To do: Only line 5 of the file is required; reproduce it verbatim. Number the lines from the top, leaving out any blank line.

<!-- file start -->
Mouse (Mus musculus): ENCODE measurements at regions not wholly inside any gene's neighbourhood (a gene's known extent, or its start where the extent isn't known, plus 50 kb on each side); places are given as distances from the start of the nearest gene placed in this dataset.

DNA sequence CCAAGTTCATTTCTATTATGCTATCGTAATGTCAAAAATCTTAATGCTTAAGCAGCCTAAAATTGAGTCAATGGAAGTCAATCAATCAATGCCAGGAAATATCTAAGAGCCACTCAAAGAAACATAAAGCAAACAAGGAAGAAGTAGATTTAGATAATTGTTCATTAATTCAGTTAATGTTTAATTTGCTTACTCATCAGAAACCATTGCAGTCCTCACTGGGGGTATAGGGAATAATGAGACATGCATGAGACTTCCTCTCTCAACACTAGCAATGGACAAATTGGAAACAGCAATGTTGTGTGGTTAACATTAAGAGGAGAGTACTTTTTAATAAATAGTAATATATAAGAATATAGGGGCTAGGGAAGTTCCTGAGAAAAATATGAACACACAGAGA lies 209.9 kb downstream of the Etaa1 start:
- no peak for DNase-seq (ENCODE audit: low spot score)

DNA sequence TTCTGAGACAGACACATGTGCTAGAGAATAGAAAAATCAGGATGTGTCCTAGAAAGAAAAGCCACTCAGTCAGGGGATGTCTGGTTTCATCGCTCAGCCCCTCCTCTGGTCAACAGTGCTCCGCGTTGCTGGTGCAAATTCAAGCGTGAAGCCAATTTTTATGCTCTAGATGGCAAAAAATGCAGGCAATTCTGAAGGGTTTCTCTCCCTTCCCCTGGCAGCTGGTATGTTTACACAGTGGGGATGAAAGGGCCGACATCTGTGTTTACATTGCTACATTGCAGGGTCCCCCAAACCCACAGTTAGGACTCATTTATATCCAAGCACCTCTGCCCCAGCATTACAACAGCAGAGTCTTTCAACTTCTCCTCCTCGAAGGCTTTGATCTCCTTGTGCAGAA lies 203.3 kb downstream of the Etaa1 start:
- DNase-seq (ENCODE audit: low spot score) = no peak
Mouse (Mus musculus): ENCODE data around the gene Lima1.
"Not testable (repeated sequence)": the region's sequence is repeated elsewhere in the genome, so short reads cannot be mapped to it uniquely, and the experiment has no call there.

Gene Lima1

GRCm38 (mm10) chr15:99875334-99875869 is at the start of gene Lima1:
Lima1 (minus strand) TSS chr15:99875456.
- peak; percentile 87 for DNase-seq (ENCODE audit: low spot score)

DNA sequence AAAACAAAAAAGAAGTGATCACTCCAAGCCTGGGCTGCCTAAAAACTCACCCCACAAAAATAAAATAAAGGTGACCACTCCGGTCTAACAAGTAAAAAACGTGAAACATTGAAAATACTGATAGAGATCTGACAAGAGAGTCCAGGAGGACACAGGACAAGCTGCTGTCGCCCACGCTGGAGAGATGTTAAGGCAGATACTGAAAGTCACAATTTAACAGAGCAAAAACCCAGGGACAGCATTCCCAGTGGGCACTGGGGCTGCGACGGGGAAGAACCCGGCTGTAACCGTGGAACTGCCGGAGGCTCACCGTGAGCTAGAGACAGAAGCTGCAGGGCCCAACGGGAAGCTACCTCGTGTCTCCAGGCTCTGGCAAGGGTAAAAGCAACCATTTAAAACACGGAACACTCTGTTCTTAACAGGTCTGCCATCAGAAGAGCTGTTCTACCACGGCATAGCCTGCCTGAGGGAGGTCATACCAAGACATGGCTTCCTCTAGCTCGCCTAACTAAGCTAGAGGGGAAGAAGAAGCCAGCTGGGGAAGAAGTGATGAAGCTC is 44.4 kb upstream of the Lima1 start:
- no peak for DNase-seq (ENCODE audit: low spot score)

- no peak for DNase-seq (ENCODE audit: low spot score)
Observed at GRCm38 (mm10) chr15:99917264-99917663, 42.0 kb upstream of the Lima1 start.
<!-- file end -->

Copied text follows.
- DNase-seq (ENCODE audit: low spot score) = no peak